Airport training helps service dogs, TSA agents

- It's not something you see every day at the airport:  A parade of pooches and their owners, walking single-file under the watchful eye of their trainer, Clarke Inghram.

Once a month, the CEO and master trainer of Inghram's Sit 'N Stay Dog Academy brings his clients to Tampa International Airport to teach them how to navigate the ins and outs of flying with a service dog.

"The crowd. The people. The noise. the hustle, the bustle. Elevators. We call it situation training," he explained.  "Once a dog has practiced something, once they've been trained and they practice it four or five times, they've pretty much got the routine down."

It's invaluable experience for Joe Boisvert and his medical alert dog, Shooter.

"I have a lot of anxiety issues and I sometimes stop breathing. So he's trained to go get my wife. He's trained to stay with me. And he will howl until someone gives us attention," Boisvert said.

Boisvert travels with Shooter quite a bit by car. But he won't fly until he and his dog are completely comfortable at the airport, including Transportation Security Administration (TSA) screening.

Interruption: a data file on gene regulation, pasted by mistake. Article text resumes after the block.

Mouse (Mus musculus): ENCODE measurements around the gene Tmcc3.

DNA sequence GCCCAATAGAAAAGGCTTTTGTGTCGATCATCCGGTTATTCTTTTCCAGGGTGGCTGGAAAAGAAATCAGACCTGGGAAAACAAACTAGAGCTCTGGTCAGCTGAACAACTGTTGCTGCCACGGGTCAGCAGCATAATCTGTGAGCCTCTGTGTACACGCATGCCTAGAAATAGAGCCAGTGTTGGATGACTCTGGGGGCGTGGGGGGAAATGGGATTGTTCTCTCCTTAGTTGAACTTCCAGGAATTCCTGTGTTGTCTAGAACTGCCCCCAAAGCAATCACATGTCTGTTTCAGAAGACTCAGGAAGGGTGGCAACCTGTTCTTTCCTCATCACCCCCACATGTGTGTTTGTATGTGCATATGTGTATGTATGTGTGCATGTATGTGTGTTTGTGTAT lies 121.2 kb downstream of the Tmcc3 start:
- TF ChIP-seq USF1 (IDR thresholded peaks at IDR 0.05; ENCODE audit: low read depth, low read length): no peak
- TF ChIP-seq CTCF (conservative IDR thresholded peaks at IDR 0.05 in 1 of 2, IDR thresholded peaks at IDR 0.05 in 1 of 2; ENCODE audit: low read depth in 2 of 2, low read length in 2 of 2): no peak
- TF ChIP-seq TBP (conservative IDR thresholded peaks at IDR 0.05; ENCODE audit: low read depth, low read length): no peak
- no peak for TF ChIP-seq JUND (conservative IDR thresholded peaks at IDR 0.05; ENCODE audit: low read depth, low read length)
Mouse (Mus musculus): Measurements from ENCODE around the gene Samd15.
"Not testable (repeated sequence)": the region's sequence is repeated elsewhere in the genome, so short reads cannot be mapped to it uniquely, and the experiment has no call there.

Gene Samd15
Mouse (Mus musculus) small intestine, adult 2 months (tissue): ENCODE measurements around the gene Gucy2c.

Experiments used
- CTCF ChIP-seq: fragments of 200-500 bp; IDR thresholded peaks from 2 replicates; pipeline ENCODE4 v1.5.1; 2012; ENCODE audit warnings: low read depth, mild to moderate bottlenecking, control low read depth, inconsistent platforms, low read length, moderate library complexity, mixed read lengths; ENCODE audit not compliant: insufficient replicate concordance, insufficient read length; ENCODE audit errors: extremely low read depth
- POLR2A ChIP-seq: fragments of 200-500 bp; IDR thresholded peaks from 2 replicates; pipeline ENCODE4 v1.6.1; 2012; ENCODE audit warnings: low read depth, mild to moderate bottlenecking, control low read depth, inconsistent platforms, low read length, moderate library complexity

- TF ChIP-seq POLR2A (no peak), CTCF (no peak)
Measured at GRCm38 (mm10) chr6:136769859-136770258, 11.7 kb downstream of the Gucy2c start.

Inghram and a number of TSA agents will spend the next hour or so helping owners walk their dogs through the metal detector, which goes off again and again. The agents pat them down too; it's part of the process.

"It actually prepares us so we can screen them properly as well, and we can create calm on the checkpoint," offered TSA agent Vanessa Valdez.

The TSA's federal security director for the greater Tampa Bay area, Lee Kair, says he's not aware of any other airport that does this kind of regular training airside.  Kair says it's valuable for his agents too, and helps keep the lines moving.

"When you have somebody who doesn't know how to go through the process, it does slow things down, so having people train and understand how to get through makes it go much, much faster," he said.

It can take a few passes to get it right, but Clarke says that's a vital part of the training.  "They don't want to mess up. And I tell them we all make mistakes. Mistakes are good. That's how we get better."

The training extends to baggage too, where the dogs are tested on their stay command and recall, to make sure they can find their owner no matter what.

Just about every breed was represented the night we watched -- from pit mixes to Labrador retrievers; big dogs and small.  Bettyann Steen's less-than-4-pound Maltese, Sweetie, is also a medical alert dog.

"She alerts me when I'm having COPD attacks or diabetic attacks," she said.  "Most heroes don't look like heroes, but she is one."

They're heroes that serve their humans 24/7, even when they fly.

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